You shouldn’t begin or end your scenes carelessly. The first and final images are impactful.

I’m sure you’ve heard of the idea that people best remember the first and last things that they read. That’s called the serial position effect. I believe this affects what we watch.

When I was in the editing process for my first feature film, one of our Executive Producers gave us some very valuable feedback that amounted to what I’m saying.

He watched one particular scene and paused the film. He asked us, “is that what you want to close out on?” We asked him what he meant. He asked, “is that really what you want people to take away from this scene? What do you want them to remember and dwell on as they move from this scene to the next?”

We hadn’t considered that the bookends (beginning and end) of our scenes would have an outsized effect on the audience as they moved into the next scene. We had ended the scene on something that – frankly – didn’t really matter. It wasn’t what we wanted to communicate to the audience.

We changed the last shot to a closeup of the main character who was dealing with some inner turmoil as that was a better indication of what the scene was all about.

In the above scene from American Psycho, the director starts the scene with a shot that is dark, cold, with Patrick Bateman being nothing but a hollow silhouette. He’s faceless. Just passing through.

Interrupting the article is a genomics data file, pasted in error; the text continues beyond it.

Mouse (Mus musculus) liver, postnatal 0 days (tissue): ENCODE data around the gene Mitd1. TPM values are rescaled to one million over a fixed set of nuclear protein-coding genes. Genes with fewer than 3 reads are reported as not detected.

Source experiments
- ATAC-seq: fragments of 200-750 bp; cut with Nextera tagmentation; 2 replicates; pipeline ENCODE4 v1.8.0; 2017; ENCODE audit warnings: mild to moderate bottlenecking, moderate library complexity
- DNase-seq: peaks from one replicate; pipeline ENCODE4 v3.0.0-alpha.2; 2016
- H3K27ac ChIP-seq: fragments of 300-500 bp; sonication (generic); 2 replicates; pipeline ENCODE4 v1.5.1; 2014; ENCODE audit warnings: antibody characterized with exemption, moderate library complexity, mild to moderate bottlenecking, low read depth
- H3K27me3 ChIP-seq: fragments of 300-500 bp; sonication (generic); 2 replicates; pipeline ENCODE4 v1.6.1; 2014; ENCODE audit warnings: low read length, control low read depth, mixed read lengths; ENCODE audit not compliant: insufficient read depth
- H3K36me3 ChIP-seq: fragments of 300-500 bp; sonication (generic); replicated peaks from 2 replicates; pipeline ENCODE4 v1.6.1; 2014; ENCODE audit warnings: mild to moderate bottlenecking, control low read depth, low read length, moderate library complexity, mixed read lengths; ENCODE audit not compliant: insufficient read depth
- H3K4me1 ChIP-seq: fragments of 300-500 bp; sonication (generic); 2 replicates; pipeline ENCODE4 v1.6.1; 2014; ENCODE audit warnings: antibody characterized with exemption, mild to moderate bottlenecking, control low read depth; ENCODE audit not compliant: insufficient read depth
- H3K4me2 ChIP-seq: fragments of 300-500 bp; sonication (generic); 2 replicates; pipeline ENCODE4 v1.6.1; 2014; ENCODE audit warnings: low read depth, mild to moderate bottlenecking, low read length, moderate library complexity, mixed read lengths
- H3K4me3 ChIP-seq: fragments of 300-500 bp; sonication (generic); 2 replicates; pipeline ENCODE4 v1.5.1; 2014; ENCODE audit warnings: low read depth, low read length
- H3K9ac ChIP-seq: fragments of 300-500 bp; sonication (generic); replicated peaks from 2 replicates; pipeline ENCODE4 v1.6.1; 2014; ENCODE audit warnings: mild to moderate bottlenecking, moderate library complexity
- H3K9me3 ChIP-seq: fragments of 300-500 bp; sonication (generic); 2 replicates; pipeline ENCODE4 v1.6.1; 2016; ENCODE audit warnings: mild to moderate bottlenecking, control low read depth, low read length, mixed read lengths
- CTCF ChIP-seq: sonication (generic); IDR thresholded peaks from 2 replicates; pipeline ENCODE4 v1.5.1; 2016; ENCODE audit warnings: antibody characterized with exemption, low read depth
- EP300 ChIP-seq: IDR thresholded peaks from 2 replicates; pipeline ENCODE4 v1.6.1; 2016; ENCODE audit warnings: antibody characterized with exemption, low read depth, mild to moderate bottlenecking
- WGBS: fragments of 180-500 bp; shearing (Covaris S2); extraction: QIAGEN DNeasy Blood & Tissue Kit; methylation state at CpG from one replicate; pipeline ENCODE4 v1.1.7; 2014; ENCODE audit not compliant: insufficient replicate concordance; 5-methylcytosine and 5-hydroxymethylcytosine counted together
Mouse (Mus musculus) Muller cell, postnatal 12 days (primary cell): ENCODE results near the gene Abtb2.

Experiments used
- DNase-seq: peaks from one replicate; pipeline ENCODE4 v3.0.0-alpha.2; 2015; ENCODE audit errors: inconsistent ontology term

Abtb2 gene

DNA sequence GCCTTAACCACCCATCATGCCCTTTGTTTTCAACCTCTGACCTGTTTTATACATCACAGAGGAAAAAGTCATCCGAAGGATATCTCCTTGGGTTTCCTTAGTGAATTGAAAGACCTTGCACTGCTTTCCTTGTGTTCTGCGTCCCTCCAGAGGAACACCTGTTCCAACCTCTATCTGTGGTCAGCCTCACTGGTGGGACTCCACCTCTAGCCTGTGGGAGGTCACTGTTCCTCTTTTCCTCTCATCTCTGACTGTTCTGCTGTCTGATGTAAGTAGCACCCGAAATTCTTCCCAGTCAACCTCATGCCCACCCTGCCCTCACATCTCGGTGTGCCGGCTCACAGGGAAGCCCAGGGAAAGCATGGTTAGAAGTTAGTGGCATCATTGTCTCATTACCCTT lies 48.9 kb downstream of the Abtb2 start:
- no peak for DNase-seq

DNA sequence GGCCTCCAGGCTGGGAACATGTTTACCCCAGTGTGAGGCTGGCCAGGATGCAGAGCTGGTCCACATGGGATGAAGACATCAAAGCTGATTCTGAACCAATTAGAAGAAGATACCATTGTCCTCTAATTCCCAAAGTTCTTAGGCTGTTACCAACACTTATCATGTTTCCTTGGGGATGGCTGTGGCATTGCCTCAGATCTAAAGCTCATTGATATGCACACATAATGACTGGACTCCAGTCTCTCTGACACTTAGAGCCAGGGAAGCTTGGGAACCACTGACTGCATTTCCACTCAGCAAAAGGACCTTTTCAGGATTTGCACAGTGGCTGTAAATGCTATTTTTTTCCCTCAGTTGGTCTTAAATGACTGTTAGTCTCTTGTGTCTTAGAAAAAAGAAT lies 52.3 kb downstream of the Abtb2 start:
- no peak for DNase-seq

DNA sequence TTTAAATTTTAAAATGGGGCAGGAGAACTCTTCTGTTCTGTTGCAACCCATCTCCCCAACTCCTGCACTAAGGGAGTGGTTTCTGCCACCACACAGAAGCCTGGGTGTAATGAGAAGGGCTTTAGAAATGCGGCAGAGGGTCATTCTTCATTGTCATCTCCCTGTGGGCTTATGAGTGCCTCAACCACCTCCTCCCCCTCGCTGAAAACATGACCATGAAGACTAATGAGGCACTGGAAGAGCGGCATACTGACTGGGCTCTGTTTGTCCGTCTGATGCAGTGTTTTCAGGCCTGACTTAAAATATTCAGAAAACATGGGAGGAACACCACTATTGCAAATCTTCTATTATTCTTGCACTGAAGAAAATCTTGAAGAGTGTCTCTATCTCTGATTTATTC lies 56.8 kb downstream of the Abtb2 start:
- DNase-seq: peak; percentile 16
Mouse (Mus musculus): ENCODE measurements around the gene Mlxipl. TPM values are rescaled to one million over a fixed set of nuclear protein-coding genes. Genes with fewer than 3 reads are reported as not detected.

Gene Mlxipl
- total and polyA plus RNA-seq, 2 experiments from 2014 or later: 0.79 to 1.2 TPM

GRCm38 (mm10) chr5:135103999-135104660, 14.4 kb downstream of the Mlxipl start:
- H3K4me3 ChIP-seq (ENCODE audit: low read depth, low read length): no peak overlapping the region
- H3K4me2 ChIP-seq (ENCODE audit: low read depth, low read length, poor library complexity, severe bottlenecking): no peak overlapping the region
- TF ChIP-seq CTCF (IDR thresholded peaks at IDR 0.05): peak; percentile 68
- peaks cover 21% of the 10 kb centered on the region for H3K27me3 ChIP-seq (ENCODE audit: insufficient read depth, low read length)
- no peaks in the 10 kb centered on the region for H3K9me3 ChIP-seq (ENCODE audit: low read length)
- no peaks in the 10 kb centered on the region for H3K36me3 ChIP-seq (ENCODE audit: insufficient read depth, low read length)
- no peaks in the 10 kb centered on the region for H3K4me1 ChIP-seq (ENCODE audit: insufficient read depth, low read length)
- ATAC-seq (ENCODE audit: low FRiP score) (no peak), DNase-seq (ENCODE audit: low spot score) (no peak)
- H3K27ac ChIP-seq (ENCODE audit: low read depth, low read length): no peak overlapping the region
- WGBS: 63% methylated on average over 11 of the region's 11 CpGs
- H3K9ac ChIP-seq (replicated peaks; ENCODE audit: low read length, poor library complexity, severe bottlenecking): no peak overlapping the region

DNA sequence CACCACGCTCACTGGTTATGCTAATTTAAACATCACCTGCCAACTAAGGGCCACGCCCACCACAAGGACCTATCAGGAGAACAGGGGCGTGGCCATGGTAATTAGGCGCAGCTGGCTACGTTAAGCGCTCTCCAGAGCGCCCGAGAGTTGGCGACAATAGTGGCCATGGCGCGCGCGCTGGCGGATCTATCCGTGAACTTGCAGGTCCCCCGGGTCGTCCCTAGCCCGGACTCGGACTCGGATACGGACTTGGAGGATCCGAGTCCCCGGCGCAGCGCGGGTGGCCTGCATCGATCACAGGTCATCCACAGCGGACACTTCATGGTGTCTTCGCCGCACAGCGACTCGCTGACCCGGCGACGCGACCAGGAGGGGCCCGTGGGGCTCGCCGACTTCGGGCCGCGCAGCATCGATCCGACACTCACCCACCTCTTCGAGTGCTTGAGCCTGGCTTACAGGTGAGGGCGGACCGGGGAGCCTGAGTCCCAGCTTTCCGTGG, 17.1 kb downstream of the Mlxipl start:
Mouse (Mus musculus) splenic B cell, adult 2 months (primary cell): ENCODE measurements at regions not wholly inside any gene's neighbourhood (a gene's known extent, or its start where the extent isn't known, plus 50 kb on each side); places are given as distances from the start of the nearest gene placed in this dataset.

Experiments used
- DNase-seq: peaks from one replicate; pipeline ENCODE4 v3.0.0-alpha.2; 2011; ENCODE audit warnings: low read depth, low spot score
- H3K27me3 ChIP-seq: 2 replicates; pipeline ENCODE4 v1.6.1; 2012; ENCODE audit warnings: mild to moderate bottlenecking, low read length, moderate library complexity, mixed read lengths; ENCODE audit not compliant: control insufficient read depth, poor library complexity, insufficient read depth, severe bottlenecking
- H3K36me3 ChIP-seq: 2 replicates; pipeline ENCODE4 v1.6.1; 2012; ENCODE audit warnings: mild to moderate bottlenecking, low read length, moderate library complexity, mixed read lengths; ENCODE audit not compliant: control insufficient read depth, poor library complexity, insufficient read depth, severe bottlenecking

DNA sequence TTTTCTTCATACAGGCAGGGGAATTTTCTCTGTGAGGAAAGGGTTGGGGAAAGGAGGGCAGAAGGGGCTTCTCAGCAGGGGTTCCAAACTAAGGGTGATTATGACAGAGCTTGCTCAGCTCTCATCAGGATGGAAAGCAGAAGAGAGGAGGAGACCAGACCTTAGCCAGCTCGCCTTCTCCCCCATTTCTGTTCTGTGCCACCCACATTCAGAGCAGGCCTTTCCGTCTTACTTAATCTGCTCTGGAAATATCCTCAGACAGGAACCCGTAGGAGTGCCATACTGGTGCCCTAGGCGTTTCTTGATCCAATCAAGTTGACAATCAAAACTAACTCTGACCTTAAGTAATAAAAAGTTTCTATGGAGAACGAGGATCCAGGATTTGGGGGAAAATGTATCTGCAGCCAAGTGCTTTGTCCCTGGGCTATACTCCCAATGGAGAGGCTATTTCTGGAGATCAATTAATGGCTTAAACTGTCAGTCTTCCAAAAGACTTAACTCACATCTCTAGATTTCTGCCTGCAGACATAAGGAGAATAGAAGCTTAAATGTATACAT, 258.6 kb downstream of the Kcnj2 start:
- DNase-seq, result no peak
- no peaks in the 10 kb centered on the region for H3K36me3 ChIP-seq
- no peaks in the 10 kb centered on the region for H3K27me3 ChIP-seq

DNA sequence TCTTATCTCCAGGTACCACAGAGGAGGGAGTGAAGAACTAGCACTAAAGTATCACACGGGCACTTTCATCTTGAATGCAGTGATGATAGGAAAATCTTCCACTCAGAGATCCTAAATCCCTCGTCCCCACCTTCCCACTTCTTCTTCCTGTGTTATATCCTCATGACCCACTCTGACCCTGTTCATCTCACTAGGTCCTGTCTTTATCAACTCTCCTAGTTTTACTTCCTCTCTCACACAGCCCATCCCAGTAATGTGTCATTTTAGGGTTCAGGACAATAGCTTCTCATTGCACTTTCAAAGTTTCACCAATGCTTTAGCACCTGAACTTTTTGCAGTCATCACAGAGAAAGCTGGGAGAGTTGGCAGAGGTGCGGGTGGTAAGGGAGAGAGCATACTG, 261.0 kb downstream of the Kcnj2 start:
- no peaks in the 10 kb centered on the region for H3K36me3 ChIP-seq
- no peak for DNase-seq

He murders a homeless man after he becomes disgusted with him.

Bateman leaves in an even wider, more detached shot. It’s still cold, dark, and Bateman is a more distant silhouette than before. He’s unchanged. Unfeeling.

If the scene would have ended with a closeup of Bateman gazing out at the road, his face completely expressionless, what would that have done to the audience’s last impression of the scene?

Perhaps it would have accomplished the same thing. The audience sees that he is cold and merciless. Maybe. Perhaps viewers would read into his blank expression, laying over it their impression of what they think he is feeling, as viewers often do.

Maybe it would look like Bateman doesn’t care, but the shot is too intimate, and therefore, too personal. It causes the audience to feel closer to Bateman – being a more empathic camera perspective – as opposed to causing the audience to feel disconnected from Bateman, which would suit his serial killer persona better.

Who knows – those images are open to interpretation. The creative choices above are up to the director and his/her creative intent.

But that’s what is important – that you ensure your bookend images are intentional creative choices, not careless coincidences.

So, that’s about it. Think about that.

Next time you’re making/editing a film, think about the bookends of your scenes. Do they represent the impression you want to leave the audience? Or are you selecting those key images carelessly?

I hope that gets you thinking. Until next time – get out there, be productive, and make great films.